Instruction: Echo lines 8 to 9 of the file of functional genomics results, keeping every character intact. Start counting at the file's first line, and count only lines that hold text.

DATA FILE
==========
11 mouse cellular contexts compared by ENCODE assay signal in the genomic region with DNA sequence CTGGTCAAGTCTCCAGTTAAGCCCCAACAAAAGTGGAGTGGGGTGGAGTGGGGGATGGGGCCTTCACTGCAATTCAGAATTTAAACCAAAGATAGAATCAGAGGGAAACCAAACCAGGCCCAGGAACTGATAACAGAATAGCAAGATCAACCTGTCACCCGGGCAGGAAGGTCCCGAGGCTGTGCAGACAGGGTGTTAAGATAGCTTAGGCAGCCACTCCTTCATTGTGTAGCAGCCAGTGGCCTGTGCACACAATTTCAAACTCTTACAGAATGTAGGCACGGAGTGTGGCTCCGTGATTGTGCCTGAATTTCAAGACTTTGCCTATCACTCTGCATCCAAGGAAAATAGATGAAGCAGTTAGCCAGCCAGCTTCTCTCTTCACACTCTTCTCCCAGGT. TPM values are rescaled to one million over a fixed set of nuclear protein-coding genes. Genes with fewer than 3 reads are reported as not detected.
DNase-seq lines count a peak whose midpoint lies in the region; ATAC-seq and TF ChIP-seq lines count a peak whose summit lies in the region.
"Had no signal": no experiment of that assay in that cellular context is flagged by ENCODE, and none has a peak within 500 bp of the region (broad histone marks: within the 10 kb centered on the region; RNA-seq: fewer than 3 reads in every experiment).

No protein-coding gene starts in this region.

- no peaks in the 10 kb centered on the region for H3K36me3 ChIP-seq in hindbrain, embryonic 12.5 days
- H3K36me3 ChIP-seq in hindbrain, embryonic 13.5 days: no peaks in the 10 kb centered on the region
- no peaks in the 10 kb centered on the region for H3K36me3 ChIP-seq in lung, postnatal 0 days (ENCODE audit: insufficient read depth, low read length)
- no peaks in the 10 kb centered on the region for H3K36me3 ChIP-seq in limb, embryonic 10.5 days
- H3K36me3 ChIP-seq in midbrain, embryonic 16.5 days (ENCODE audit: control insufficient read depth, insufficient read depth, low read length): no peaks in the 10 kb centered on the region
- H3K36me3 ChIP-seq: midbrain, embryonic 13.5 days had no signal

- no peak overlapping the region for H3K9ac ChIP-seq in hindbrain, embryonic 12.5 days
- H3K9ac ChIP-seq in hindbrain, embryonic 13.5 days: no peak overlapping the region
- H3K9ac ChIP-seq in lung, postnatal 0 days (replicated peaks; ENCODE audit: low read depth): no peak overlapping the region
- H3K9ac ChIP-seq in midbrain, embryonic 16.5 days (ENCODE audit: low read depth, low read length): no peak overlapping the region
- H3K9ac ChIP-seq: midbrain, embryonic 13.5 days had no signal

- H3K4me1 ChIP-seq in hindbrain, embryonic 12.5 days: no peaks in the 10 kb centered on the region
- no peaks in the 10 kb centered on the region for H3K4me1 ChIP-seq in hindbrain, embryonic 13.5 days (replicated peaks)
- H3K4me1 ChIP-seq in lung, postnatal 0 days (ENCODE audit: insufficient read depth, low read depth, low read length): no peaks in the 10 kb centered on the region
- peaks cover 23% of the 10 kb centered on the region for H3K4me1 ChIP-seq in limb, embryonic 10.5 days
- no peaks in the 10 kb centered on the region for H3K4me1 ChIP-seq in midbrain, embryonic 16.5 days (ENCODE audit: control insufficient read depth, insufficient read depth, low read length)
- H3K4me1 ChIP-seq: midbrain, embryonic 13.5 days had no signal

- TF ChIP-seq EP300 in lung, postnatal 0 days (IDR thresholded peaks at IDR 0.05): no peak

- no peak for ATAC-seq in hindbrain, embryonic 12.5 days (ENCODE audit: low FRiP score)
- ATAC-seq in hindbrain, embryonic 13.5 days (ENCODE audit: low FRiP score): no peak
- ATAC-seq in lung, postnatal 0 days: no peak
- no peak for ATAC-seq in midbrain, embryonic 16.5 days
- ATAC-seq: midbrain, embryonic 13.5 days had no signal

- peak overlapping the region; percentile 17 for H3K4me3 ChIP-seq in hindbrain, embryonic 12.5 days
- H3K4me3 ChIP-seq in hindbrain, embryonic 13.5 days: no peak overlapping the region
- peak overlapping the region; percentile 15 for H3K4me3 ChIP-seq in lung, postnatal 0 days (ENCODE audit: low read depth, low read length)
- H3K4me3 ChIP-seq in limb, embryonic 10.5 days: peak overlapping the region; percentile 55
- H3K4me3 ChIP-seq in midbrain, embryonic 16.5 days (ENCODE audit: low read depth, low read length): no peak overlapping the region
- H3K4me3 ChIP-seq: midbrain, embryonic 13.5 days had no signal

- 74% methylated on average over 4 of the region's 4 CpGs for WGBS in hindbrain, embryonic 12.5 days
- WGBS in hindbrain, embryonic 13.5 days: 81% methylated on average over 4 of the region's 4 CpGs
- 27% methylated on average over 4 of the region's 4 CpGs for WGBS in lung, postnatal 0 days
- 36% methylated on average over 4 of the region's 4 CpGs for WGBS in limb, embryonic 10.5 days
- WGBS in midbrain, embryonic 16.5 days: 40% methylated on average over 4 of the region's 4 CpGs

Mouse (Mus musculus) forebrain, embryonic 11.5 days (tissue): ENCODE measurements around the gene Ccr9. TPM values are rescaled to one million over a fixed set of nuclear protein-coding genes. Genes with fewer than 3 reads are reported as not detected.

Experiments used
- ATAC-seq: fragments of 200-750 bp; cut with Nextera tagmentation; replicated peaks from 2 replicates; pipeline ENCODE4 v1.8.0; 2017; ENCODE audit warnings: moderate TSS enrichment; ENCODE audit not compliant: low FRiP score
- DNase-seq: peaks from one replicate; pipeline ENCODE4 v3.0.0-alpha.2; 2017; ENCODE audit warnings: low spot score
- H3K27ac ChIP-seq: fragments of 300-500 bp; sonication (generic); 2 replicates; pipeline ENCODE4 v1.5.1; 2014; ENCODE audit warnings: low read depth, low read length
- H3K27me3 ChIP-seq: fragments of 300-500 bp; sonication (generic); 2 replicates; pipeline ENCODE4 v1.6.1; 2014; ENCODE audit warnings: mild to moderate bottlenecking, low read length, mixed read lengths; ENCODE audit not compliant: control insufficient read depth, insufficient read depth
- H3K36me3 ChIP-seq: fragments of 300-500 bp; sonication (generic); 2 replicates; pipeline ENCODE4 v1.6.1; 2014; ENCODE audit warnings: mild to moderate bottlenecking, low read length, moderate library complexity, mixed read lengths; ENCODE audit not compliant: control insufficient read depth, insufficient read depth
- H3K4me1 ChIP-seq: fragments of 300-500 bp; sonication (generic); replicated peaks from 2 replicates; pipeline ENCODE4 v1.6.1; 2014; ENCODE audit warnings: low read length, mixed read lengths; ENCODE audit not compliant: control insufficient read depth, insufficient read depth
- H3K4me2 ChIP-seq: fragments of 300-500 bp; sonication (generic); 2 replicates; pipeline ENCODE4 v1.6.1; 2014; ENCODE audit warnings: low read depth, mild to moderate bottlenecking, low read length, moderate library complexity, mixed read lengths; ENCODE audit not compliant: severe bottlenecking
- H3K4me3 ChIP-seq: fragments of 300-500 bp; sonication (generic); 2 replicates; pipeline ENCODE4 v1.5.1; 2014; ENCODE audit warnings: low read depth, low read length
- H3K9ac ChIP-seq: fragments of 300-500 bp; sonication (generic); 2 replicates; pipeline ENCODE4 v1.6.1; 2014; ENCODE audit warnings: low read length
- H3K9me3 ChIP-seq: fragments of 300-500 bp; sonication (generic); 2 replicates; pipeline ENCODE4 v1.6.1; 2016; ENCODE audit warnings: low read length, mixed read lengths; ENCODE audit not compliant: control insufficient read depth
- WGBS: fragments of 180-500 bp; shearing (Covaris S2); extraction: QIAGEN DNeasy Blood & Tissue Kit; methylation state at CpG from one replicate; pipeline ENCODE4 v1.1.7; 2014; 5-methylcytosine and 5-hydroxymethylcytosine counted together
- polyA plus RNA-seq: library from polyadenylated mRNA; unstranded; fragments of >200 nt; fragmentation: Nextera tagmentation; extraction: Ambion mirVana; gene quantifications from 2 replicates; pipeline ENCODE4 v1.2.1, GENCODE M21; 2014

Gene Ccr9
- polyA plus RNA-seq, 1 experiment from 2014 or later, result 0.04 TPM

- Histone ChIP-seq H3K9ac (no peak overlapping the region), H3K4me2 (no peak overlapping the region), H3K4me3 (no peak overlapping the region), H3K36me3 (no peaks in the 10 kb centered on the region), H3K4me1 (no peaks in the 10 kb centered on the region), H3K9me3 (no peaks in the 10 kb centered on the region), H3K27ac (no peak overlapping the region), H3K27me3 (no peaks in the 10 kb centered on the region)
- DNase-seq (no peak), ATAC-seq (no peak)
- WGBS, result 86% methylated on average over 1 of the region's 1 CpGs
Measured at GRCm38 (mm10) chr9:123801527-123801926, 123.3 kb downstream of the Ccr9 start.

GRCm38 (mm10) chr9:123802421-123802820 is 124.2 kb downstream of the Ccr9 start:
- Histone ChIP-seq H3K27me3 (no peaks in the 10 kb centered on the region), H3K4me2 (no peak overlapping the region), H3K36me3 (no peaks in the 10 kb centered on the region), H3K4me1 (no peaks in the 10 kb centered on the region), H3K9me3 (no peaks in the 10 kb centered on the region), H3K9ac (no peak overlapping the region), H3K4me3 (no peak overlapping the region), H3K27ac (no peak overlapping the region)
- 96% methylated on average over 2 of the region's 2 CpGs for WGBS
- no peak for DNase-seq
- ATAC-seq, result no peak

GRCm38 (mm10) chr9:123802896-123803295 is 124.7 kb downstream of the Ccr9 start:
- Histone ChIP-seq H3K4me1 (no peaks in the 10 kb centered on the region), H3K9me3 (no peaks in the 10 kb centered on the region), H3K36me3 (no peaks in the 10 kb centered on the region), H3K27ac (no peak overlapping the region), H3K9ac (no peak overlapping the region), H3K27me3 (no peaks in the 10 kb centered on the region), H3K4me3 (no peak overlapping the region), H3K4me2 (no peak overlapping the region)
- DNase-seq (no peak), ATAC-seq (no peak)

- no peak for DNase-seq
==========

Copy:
- no peaks in the 10 kb centered on the region for H3K36me3 ChIP-seq in limb, embryonic 10.5 days
- H3K36me3 ChIP-seq in midbrain, embryonic 16.5 days (ENCODE audit: control insufficient read depth, insufficient read depth, low read length): no peaks in the 10 kb centered on the region